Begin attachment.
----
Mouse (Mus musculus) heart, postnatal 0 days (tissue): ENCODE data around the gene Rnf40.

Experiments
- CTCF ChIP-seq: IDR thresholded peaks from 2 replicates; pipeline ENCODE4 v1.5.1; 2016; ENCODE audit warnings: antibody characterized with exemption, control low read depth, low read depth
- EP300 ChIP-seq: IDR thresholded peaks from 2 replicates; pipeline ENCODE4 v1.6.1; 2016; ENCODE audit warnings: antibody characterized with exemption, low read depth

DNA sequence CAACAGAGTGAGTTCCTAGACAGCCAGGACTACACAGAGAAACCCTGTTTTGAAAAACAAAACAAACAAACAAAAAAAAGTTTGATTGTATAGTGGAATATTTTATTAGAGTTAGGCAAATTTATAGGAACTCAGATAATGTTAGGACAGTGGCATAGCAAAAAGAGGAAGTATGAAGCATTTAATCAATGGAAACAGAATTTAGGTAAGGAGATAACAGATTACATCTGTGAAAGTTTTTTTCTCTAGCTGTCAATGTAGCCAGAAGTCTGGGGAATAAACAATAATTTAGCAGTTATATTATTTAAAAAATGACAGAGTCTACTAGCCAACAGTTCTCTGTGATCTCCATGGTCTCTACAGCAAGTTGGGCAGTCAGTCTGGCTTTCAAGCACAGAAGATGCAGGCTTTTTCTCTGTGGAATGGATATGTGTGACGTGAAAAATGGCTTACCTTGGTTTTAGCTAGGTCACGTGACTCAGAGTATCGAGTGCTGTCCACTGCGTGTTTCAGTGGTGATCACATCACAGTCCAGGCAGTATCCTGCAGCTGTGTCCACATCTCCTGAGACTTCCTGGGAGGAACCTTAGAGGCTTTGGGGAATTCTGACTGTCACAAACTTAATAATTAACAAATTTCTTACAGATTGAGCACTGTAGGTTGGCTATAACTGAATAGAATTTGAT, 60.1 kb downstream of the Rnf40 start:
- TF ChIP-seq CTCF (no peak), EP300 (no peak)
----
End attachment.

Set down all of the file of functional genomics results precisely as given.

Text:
Mouse (Mus musculus) heart, postnatal 0 days (tissue): ENCODE data around the gene Rnf40.

Experiments
- CTCF ChIP-seq: IDR thresholded peaks from 2 replicates; pipeline ENCODE4 v1.5.1; 2016; ENCODE audit warnings: antibody characterized with exemption, control low read depth, low read depth
- EP300 ChIP-seq: IDR thresholded peaks from 2 replicates; pipeline ENCODE4 v1.6.1; 2016; ENCODE audit warnings: antibody characterized with exemption, low read depth

DNA sequence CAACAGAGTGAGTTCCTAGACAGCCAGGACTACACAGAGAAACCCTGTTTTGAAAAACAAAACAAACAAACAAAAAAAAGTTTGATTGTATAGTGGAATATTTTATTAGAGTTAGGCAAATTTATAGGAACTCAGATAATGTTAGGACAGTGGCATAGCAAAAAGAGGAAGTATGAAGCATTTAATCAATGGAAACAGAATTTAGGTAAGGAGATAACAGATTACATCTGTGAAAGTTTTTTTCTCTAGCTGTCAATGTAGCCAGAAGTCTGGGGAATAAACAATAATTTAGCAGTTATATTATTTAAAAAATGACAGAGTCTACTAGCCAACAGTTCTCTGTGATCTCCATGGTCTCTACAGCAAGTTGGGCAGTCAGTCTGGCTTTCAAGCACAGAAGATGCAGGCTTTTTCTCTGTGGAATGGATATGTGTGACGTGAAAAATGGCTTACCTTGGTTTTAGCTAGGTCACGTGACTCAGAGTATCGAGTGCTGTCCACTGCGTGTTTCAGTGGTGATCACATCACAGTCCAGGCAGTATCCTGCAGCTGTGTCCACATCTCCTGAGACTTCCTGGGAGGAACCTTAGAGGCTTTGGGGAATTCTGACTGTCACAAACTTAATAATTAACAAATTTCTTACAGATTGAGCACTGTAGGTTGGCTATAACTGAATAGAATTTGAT, 60.1 kb downstream of the Rnf40 start:
- TF ChIP-seq CTCF (no peak), EP300 (no peak)